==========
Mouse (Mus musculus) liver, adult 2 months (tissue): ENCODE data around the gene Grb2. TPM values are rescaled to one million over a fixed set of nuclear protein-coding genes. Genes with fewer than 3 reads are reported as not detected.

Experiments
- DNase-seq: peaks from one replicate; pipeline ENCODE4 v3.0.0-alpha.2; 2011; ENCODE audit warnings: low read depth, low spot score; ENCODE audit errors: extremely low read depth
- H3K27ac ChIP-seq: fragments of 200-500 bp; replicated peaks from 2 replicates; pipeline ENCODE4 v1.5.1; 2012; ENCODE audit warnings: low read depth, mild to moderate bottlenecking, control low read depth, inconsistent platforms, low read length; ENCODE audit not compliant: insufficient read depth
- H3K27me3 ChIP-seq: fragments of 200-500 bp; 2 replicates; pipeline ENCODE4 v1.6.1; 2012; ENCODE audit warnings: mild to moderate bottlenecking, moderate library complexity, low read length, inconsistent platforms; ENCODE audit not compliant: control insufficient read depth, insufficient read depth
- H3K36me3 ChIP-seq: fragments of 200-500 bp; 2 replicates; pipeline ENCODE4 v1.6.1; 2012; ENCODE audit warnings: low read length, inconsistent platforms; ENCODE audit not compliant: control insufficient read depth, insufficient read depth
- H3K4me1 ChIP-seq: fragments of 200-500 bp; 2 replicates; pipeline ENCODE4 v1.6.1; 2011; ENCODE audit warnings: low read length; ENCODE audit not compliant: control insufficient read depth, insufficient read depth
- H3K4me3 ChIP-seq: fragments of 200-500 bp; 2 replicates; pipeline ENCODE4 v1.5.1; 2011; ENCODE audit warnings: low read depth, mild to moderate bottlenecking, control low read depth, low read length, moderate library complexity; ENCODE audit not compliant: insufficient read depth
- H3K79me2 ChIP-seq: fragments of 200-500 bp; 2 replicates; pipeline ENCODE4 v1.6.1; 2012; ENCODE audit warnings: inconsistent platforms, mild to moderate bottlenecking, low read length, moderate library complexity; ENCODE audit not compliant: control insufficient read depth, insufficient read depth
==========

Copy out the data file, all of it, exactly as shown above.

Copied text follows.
Mouse (Mus musculus) liver, adult 2 months (tissue): ENCODE data around the gene Grb2. TPM values are rescaled to one million over a fixed set of nuclear protein-coding genes. Genes with fewer than 3 reads are reported as not detected.

Experiments
- DNase-seq: peaks from one replicate; pipeline ENCODE4 v3.0.0-alpha.2; 2011; ENCODE audit warnings: low read depth, low spot score; ENCODE audit errors: extremely low read depth
- H3K27ac ChIP-seq: fragments of 200-500 bp; replicated peaks from 2 replicates; pipeline ENCODE4 v1.5.1; 2012; ENCODE audit warnings: low read depth, mild to moderate bottlenecking, control low read depth, inconsistent platforms, low read length; ENCODE audit not compliant: insufficient read depth
- H3K27me3 ChIP-seq: fragments of 200-500 bp; 2 replicates; pipeline ENCODE4 v1.6.1; 2012; ENCODE audit warnings: mild to moderate bottlenecking, moderate library complexity, low read length, inconsistent platforms; ENCODE audit not compliant: control insufficient read depth, insufficient read depth
- H3K36me3 ChIP-seq: fragments of 200-500 bp; 2 replicates; pipeline ENCODE4 v1.6.1; 2012; ENCODE audit warnings: low read length, inconsistent platforms; ENCODE audit not compliant: control insufficient read depth, insufficient read depth
- H3K4me1 ChIP-seq: fragments of 200-500 bp; 2 replicates; pipeline ENCODE4 v1.6.1; 2011; ENCODE audit warnings: low read length; ENCODE audit not compliant: control insufficient read depth, insufficient read depth
- H3K4me3 ChIP-seq: fragments of 200-500 bp; 2 replicates; pipeline ENCODE4 v1.5.1; 2011; ENCODE audit warnings: low read depth, mild to moderate bottlenecking, control low read depth, low read length, moderate library complexity; ENCODE audit not compliant: insufficient read depth
- H3K79me2 ChIP-seq: fragments of 200-500 bp; 2 replicates; pipeline ENCODE4 v1.6.1; 2012; ENCODE audit warnings: inconsistent platforms, mild to moderate bottlenecking, low read length, moderate library complexity; ENCODE audit not compliant: control insufficient read depth, insufficient read depth